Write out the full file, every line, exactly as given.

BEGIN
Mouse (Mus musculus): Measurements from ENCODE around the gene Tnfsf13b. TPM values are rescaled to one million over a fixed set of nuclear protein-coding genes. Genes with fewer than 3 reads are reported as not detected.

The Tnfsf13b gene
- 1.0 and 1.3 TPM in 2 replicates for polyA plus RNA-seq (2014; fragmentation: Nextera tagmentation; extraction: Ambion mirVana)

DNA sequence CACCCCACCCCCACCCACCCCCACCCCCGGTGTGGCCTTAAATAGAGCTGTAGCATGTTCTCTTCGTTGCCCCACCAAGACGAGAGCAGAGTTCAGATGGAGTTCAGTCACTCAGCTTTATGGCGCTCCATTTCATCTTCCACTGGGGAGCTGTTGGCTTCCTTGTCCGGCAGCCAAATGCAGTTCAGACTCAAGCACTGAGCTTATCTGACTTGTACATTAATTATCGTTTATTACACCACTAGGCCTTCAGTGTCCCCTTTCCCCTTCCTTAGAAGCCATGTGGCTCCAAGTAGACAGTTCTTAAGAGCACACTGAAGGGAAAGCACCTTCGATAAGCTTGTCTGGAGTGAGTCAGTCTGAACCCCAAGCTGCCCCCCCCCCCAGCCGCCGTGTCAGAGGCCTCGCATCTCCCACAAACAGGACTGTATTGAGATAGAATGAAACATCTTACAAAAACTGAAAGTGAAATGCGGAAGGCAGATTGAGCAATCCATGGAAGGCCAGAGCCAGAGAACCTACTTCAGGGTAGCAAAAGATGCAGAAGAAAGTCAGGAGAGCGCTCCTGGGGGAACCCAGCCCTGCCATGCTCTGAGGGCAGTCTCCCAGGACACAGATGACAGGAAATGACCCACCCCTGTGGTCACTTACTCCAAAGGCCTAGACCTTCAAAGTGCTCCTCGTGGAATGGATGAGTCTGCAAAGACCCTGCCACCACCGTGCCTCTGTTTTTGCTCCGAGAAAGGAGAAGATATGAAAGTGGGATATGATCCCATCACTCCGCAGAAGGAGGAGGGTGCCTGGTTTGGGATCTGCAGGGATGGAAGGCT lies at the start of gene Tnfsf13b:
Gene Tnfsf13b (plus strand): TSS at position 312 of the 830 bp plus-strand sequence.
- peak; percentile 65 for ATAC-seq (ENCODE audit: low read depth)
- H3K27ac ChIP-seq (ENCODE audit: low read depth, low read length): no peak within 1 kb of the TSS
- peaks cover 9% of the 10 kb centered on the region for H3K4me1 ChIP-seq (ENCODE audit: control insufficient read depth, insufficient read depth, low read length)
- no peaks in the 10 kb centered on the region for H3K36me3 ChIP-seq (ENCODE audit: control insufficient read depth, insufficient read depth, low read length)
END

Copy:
Mouse (Mus musculus): Measurements from ENCODE around the gene Tnfsf13b. TPM values are rescaled to one million over a fixed set of nuclear protein-coding genes. Genes with fewer than 3 reads are reported as not detected.

The Tnfsf13b gene
- 1.0 and 1.3 TPM in 2 replicates for polyA plus RNA-seq (2014; fragmentation: Nextera tagmentation; extraction: Ambion mirVana)

DNA sequence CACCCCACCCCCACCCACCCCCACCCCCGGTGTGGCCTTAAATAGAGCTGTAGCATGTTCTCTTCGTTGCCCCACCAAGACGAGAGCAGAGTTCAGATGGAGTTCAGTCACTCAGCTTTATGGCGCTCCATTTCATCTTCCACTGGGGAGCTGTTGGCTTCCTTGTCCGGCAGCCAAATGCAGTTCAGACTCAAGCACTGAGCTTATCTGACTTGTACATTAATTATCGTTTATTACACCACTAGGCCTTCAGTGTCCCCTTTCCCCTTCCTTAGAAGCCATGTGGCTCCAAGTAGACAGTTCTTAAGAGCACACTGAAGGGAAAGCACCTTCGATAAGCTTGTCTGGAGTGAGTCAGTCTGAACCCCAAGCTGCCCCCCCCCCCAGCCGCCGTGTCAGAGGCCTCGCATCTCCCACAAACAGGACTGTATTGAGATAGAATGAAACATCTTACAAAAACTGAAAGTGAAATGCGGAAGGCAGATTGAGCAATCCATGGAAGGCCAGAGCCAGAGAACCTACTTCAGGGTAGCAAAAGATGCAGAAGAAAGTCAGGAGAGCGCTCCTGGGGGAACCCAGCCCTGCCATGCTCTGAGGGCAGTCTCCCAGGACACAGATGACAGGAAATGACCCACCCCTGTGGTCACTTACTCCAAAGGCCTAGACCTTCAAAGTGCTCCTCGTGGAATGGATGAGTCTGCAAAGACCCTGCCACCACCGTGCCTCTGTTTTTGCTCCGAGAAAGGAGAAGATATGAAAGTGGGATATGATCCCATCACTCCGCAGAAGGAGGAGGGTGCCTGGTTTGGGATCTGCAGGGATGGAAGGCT lies at the start of gene Tnfsf13b:
Gene Tnfsf13b (plus strand): TSS at position 312 of the 830 bp plus-strand sequence.
- peak; percentile 65 for ATAC-seq (ENCODE audit: low read depth)
- H3K27ac ChIP-seq (ENCODE audit: low read depth, low read length): no peak within 1 kb of the TSS
- peaks cover 9% of the 10 kb centered on the region for H3K4me1 ChIP-seq (ENCODE audit: control insufficient read depth, insufficient read depth, low read length)
- no peaks in the 10 kb centered on the region for H3K36me3 ChIP-seq (ENCODE audit: control insufficient read depth, insufficient read depth, low read length)